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The Forum > Article Comments > 'Intractable' - a vivid insider's perspective > Comments

'Intractable' - a vivid insider's perspective : Comments

By Robyn Lincoln, published 17/4/2007

Book review: 'Intractable', replete with colourful language, a rollicking good yarn and a documentary of beatings and humiliations.

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Hi to all of you good folk...

Here with have another academic pontificating on the apparent ills that seem to persistently beset the NSW Prison system. Particularising once again, the poor ol' KSSU (Katingal)now closed, and in fact demolished !

And in their usual pompous and dogmatic way, they (academics) labour away in their obscure little offices telling all, and in fact, any who'll listen to them, what should be done in our custodial centres, 'round this great country of ours.

Fortunately for us the taxpayer, governments don't usually pay too much heed to their recommendations or indefatigable carping.

Sadly though, they tend to present their many arguements, often without accumulating and establishing ALL THE RELEVANT FACTS!

Once again, we have another academic (Ms Robyn LINCOLN), who has gone off 'half cocked', essentially basing most of her opinions on the recently published book 'Intractable', authored by one, Bernard Thomas MATTHEWS.

I've read Mr. Matthews's book and thoroughly enjoyed it. He's presented his opinion and views well, apropos Katingal, and that was that. A generally good read, as I said.

However, what I find quite vexatious, is that this academic comes along and makes all these assertions and claims, without first establishing the facts. How many former Katingal Prison Officers have you interviewed, Ms. LINCOLN ?

You see, I too was in the KSSU, but I wore 'blue'. Further, I served there substantially longer than Mr. MATTHEWS was so incarcerated therein. I also have an opinion and I'm in possession of the same facts, that Mr MATTHEWS, claims to have exclusive ownership of !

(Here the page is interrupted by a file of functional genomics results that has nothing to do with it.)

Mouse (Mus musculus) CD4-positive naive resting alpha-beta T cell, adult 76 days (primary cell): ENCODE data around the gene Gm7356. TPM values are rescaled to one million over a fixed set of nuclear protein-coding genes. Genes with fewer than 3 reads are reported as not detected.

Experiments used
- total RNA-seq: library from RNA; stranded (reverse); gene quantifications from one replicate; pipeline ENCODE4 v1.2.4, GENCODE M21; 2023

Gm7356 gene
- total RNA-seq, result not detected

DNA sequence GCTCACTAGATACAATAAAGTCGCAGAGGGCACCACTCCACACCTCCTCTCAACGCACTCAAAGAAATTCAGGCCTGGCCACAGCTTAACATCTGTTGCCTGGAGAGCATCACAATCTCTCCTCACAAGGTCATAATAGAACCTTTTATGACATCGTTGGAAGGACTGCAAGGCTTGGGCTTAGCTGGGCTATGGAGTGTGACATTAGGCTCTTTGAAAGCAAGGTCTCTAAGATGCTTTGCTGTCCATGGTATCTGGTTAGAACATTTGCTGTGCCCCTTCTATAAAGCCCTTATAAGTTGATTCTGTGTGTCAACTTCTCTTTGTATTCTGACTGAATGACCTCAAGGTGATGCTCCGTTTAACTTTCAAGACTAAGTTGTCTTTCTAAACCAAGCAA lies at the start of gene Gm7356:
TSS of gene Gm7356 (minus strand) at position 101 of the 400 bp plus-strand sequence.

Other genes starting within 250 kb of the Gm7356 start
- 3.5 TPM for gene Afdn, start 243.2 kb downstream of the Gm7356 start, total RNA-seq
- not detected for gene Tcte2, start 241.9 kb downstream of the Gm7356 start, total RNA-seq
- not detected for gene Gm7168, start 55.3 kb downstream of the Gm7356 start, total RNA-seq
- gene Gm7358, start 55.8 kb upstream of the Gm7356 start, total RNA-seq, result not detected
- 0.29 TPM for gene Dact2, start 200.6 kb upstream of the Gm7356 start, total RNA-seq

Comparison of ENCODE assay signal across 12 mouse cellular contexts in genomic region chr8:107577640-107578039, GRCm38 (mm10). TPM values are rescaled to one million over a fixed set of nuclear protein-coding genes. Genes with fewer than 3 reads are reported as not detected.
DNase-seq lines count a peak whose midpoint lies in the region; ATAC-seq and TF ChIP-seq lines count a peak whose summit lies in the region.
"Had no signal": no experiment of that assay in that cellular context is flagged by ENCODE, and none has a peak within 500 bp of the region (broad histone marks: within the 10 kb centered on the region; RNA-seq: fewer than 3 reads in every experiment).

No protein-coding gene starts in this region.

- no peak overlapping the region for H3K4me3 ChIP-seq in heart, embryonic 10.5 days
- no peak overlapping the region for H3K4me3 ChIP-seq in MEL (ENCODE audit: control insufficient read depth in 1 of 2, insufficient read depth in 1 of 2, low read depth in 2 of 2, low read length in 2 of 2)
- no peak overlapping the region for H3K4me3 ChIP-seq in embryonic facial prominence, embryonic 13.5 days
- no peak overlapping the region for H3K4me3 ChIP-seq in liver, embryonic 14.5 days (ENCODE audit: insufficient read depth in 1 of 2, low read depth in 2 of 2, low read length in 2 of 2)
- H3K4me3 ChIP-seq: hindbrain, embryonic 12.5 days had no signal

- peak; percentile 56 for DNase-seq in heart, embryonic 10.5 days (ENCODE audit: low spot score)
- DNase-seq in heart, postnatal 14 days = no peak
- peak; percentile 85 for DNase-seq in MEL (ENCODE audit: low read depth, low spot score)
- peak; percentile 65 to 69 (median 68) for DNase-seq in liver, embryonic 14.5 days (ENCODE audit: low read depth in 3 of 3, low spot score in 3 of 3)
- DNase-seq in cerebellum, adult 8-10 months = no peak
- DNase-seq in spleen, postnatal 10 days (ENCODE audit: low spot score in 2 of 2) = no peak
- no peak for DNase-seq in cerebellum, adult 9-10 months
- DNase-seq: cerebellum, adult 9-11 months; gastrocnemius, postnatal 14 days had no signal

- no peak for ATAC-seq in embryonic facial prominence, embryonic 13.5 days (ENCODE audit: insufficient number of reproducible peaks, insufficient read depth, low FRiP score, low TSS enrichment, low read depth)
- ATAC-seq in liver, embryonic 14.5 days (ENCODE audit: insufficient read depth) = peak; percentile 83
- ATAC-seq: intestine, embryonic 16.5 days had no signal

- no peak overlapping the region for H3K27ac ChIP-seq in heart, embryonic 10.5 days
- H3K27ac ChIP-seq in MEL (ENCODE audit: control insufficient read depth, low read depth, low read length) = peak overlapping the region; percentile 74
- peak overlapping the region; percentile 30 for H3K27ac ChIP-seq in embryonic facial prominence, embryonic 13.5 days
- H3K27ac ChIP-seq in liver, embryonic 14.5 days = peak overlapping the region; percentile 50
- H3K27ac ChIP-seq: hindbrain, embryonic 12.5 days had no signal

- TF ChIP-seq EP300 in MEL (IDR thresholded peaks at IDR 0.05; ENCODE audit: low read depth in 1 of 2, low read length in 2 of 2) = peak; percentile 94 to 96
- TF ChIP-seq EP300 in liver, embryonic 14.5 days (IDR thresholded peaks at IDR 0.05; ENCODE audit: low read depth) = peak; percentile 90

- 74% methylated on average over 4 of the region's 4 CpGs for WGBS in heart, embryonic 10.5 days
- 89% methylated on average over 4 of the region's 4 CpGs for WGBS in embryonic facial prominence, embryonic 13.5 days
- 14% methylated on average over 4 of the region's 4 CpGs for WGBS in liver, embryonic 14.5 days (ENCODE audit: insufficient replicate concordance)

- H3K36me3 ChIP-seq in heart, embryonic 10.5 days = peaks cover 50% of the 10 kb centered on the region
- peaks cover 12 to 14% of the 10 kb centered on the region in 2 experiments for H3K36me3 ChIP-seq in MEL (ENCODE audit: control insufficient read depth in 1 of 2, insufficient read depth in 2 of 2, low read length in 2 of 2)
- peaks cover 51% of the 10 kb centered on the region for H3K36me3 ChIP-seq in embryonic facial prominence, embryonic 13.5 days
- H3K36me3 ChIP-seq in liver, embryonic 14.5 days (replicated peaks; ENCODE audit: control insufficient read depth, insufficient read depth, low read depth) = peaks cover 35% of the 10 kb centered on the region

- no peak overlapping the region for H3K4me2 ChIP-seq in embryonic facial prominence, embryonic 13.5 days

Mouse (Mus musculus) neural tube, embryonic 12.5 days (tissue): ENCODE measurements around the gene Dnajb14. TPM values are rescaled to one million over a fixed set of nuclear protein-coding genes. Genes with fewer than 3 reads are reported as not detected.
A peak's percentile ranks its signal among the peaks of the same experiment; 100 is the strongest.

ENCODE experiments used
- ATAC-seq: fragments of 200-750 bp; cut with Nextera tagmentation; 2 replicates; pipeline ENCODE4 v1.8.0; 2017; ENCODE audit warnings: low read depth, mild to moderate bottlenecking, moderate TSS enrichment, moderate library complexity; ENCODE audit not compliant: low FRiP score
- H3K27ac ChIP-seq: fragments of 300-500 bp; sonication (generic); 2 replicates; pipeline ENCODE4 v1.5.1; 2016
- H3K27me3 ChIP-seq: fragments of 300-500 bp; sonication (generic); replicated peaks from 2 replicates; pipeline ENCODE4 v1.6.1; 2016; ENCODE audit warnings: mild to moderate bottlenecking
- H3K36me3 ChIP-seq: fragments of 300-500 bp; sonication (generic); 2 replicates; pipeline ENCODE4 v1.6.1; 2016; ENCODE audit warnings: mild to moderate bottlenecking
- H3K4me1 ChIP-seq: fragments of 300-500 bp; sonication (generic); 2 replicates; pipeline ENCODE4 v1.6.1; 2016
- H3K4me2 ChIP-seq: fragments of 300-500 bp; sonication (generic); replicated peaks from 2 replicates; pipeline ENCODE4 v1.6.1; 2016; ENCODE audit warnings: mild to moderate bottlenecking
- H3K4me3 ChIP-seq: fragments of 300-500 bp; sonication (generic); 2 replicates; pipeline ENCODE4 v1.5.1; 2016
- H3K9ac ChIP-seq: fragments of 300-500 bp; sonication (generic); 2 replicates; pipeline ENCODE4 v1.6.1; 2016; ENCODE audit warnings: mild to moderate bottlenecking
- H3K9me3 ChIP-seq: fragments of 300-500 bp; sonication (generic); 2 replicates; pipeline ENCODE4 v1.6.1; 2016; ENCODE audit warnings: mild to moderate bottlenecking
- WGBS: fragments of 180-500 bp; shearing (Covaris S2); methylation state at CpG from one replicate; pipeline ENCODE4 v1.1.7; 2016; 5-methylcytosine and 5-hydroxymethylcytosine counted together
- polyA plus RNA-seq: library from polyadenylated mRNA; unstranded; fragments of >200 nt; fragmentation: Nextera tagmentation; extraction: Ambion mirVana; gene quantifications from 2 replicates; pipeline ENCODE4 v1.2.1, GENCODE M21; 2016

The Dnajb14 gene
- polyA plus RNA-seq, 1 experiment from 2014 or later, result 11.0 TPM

Posted by o sung wu, Saturday, 28 April 2007 5:36:50 PM
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As he usually does, o sung wu raises a particularly valid point. Accounts of these kinds of places, which by definition are seen by very few of us, would undoubtedly be much more enlightening if we were to hear from the perspectives of all involved - most notably in the prisoner/gaoler relationship, but also from administrators, medical and paramedical personnel, social workers, chaplains, visitors, contractors, police etc.

While my personal experience of incarceration is limited to the odd night in the watchhouse in my exuberant youth, I've long been fascinated by the integral nature of penal institutions to Australian culture, which dates back to the First Fleet. For one reason or another, I've encountered quite a few people over the years who are involved in the oddly-named "Correctional" industry - on both sides of the bars, as it were - and it seems to me that they are all indelibly marked in a social sense by their experiences, but virtually none for the better. Whether they're prison officers, ex-prisoners, psychologists or priests, they all carry a detectable social shadow - at least to those of us schooled in the social sciences (amongst others).

For example, our very own Col Rouge - who generally seems to be an intelligent if somewhat cantankerous participant in this forum - seems to become even less reasonable whenever the subjects of crime and punishment are raised here. While my experience and reading suggest that there are good people on both sides of the bars in any prison, they all inevitably are dehumanised by their penal experiences - even, it seems, those who just keep the prison books in order.

I think that there are far too many people in our gaols, in many cases for 'crimes' that wouldn't actually be offences if we had a rational criminal code - particularly in relation to drugs. Further, the gross over-representation of minority groups in our prisons (particularly Aboriginal and Torres Strait Island people) should be cause for national shame.
Posted by CJ Morgan, Saturday, 28 April 2007 7:24:00 PM
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